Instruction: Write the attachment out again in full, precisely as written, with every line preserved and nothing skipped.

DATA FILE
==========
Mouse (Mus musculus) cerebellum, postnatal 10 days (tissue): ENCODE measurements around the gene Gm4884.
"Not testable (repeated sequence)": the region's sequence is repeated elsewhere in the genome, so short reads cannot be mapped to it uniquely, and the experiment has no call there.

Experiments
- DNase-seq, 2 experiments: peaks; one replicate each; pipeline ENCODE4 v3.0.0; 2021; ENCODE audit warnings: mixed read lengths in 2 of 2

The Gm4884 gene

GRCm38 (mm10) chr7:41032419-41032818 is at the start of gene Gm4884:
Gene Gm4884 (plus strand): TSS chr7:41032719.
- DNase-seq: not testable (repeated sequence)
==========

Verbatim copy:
Mouse (Mus musculus) cerebellum, postnatal 10 days (tissue): ENCODE measurements around the gene Gm4884.
"Not testable (repeated sequence)": the region's sequence is repeated elsewhere in the genome, so short reads cannot be mapped to it uniquely, and the experiment has no call there.

Experiments
- DNase-seq, 2 experiments: peaks; one replicate each; pipeline ENCODE4 v3.0.0; 2021; ENCODE audit warnings: mixed read lengths in 2 of 2

The Gm4884 gene

GRCm38 (mm10) chr7:41032419-41032818 is at the start of gene Gm4884:
Gene Gm4884 (plus strand): TSS chr7:41032719.
- DNase-seq: not testable (repeated sequence)